Portrayed a burnt-out lawyer in "The Firm," based on the John Grisham novel
1994:
Cast as the patriarch of the family in "Wyatt Earp"
1995:
Provided formidable opposition to Denzel Washington as the captain of a submarine in the taut thriller "Crimson Tide"
1995:
Showed comic side as a hack director in "Get Shorty"
1996:
Played the straight man as a conservative U.S .senator in "The Birdcage," directed by Mike Nichols
1996:
Second appearance in a film based on a John Grisham novel, "The Chamber"; played a white supremacist defended by his grandson (Chris O'Donnell)
1997:
Portrayed the U.S. President possibly caught up in murder in "Absolute Power"
1998:
Cast as a dignified movie star married to Susan Sarandon in "Twilight," also starring Paul Newman as a retired detective
1998:
Voiced the character of the fascistic General Mandible in the animated feature "Antz"
1998:
In a nod to "The Conversation," played a surveillance expert who assists Will Smith in "Enemy of the State"
1999:
Published first novel <i>Wake of the Perdido Star</i>, co-written with undersea archaeologist Daniel Lenihan; duo co-authored three more novels: <i>Justice for None</i> (2004), <i>Escape from Andersonville</i> (2008) and <i>Payback at Morning Peak</i> (2011)
2000:
Starred as a football coach in "The Replacements"
2000:
Executive produced and starred in the crime drama "Under Suspicion"
2001:
Appeared in "The Mexican" in an uncredited cameo
2001:
Landed featured role in "Heartbreakers," a comedy about a mother-daughter con artist team
2001:
Appeared opposite Owen Wilson in the war drama "Behind Enemy Lines"
2001:
Played the rascally patriarch of a dysfunctional family of geniuses in "The Royal Tenenbaums"; Owen Wilson co-wrote script with director Wes Anderson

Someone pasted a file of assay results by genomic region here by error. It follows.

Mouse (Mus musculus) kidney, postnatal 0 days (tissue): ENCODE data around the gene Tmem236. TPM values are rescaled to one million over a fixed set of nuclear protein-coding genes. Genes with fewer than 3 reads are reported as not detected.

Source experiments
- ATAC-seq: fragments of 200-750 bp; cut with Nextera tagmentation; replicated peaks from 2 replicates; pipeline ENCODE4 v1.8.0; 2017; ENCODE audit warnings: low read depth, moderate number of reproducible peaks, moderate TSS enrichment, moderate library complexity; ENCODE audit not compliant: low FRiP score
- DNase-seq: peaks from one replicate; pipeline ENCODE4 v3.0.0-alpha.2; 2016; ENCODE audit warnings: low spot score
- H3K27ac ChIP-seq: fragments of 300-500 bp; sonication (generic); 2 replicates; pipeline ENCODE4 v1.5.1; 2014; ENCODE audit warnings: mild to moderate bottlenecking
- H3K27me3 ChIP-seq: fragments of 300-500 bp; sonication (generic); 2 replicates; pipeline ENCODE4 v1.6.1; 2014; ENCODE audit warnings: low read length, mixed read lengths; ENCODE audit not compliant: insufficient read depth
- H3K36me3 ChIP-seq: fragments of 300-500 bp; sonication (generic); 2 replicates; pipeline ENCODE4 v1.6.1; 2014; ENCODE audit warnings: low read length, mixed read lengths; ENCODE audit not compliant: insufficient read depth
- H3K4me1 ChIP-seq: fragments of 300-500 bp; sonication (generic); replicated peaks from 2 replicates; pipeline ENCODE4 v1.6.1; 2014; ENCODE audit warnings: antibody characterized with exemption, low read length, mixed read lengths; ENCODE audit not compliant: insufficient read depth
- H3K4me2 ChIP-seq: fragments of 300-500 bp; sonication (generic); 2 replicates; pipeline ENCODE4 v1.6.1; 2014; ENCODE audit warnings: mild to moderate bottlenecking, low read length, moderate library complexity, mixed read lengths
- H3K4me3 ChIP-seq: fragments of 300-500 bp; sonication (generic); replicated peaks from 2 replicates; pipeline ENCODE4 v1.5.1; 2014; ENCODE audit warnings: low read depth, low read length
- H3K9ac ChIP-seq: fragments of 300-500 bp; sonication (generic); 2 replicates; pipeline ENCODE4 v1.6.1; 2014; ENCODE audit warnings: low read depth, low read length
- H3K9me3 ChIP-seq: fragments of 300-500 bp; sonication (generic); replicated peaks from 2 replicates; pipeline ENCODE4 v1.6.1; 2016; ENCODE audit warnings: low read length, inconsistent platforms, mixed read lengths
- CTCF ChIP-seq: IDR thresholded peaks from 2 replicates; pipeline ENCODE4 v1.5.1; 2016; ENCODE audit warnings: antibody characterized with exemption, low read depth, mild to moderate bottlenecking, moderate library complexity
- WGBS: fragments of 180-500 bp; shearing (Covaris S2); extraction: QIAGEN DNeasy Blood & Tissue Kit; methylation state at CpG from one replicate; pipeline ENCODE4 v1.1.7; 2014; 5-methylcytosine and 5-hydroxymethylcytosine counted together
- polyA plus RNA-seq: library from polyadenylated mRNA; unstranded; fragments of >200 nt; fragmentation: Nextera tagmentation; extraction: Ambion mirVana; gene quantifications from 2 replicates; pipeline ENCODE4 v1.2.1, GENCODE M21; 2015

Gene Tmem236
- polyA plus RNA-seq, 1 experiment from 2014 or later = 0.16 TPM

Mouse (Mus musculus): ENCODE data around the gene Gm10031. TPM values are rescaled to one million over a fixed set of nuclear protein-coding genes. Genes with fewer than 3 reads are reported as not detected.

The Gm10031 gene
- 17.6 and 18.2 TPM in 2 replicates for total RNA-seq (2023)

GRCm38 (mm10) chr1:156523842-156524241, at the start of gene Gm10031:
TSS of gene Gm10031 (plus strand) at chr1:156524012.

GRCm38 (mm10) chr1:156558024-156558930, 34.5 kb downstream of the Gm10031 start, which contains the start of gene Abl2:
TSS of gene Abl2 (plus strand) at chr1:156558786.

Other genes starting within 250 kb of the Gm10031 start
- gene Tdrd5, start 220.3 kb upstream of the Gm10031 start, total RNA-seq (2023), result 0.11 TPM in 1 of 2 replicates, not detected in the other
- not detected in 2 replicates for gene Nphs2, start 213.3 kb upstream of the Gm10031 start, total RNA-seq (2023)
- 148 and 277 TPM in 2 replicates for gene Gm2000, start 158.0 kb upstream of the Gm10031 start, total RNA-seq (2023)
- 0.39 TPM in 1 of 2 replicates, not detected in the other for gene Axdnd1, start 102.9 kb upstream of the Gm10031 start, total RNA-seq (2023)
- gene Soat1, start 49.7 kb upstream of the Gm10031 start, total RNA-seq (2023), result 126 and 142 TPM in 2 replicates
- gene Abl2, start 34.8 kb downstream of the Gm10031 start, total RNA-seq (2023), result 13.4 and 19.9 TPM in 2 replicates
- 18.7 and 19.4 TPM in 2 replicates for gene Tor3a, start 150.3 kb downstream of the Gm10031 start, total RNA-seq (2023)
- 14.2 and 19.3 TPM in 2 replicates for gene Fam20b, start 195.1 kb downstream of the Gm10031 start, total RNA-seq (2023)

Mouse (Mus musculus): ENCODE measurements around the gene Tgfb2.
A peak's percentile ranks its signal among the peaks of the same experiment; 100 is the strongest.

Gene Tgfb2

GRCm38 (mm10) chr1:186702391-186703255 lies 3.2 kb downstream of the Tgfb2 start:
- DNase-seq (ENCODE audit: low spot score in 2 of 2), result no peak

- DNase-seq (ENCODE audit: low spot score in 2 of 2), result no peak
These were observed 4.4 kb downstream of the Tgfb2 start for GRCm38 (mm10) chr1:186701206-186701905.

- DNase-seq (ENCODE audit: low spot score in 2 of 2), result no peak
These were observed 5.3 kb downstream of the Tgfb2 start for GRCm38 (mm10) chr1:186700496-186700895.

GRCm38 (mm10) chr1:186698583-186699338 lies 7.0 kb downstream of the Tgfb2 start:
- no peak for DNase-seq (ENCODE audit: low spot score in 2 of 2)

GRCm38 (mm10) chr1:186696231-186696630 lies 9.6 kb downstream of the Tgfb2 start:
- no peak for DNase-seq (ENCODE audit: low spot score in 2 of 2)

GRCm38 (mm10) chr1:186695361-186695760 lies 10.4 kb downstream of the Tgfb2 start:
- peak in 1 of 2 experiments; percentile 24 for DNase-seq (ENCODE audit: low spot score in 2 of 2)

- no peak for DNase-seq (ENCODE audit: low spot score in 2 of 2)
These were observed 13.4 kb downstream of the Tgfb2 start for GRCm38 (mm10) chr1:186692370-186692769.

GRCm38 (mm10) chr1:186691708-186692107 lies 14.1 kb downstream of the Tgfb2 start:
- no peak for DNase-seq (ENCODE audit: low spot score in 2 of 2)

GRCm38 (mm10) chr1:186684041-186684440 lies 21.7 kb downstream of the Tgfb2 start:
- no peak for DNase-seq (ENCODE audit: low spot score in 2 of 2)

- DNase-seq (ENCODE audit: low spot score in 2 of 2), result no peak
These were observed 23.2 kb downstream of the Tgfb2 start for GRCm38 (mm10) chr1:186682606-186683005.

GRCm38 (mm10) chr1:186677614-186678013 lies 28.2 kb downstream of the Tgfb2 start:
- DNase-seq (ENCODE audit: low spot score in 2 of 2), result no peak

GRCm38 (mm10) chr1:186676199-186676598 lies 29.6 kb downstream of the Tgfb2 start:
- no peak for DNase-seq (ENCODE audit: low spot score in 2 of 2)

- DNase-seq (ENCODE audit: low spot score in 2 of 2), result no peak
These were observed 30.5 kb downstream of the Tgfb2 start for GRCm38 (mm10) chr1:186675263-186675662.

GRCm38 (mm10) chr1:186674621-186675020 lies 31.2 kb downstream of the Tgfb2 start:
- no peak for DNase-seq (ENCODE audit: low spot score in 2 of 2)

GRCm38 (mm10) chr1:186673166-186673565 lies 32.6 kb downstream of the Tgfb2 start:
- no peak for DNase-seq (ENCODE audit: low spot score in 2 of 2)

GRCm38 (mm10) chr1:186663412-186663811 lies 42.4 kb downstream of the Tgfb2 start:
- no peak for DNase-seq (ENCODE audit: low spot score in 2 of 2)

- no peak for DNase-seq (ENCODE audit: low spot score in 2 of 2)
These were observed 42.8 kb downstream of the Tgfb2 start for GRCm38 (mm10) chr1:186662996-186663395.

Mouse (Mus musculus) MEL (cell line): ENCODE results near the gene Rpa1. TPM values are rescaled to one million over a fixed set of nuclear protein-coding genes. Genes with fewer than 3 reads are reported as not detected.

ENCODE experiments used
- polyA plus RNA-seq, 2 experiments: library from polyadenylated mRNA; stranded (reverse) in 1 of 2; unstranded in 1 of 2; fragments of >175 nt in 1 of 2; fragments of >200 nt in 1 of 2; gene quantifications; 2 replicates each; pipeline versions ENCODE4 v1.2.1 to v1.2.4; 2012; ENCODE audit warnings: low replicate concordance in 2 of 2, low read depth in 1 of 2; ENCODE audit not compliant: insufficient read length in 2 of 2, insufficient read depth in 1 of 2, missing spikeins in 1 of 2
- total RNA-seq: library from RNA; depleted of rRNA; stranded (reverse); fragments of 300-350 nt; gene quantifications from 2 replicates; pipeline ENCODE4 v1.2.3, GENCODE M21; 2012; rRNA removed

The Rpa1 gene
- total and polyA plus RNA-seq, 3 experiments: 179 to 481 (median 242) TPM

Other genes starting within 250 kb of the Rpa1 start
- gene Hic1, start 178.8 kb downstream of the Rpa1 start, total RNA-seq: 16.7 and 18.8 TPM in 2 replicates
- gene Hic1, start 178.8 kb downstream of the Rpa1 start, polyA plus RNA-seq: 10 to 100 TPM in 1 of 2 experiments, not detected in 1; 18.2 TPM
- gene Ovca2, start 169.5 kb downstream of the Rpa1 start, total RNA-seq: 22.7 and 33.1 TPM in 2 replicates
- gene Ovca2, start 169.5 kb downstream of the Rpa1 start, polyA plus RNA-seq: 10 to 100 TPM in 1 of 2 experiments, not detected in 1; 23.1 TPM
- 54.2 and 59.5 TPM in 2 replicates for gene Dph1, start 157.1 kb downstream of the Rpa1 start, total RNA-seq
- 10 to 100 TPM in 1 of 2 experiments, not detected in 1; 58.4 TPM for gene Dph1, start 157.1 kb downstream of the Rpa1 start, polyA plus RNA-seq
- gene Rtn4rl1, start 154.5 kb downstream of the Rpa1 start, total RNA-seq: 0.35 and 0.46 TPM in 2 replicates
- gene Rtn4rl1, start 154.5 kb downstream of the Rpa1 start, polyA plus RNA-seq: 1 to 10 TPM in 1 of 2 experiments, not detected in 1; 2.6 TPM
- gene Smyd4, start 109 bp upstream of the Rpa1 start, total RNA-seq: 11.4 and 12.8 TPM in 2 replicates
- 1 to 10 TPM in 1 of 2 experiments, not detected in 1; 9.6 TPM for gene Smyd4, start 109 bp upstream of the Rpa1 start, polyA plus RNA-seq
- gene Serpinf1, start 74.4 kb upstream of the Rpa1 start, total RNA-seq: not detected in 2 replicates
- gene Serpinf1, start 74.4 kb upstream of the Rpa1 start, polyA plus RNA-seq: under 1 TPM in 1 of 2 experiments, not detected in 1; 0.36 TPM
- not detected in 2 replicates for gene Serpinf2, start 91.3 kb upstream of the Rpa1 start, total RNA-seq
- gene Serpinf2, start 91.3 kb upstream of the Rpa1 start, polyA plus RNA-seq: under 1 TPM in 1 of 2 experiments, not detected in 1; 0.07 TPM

2003:
Played a ruthless jury consultant in the thriller feature "Runaway Jury"
2004:
Played a former president who runs for mayor of a small town against a local candidate in "Welcome to Mooseport"
VIEW ALL MILESTONES

Education

University of Illinois: Urbana , Illinois -
University of Illinois: Urbana , Illinois -
Art Students League of New York: New York , New York -
School of Radio Technique: New York , New York - 1952
Pasadena Playhouse: Pasadena , California - 1958

Notes

When he is in New York, Hackman teaches at the New Actors Workshop, a two-year professional actor training program.

In addition to writing novels, Hackman also paints landscapes.

"It becomes tougher and tougher for me to be directed. It isn't that I feel I know everything. I just find myself being frustrated. I'm kind of impossible." --Hackman to The New York Times Magazine, March 19, 1989.

"He is Everyman on the one hand, and yet, he's an Ubermensch. He has a broad spectrum of gifts, a combination of sensitivity and toughness. That's why he's done what he's done." --Warren Beatty to Premiere, February 1991.

Hackman had heart surgery in June 1990 after which he slowed down his work load. "The illness left the actor and sometime sketch artist determined to move to the marble quarries of Carrera, Italy, to become a sculptor. But "Unforgiven" changed things ... " --From "Tough Guys Don't Talk" in Newsday, June 19, 1994.

"Gene is not your run-of-the-mill actor. He's really special, and right now he's at the top of his form--almost a Zen-like place in his acting, where you don't see the effort." --Sydney Pollack to Newsday, June 19, 1994.

"When you start having a little more confidence in what you do as an actor, that starts to show, and then people start giving you more and more confident characters to play, and then you become typed with that. I'm not a tough guy at all--but I'm capable of playing some of those guys." --Gene Hackman quoted in Us, March 1996.

"I like to work. But I don't like the business. All the backstabbing. The uncomfortable atmosphere on some sets. But it's a trade-off." --Hackman quoted in USA Today, October 11, 1996.